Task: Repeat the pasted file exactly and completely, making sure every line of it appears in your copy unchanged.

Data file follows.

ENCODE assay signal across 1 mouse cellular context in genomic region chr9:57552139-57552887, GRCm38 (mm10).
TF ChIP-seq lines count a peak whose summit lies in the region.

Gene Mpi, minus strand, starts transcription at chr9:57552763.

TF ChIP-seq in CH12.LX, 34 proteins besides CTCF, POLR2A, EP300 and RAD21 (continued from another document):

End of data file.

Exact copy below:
ENCODE assay signal across 1 mouse cellular context in genomic region chr9:57552139-57552887, GRCm38 (mm10).
TF ChIP-seq lines count a peak whose summit lies in the region.

Gene Mpi, minus strand, starts transcription at chr9:57552763.

TF ChIP-seq in CH12.LX, 34 proteins besides CTCF, POLR2A, EP300 and RAD21 (continued from another document):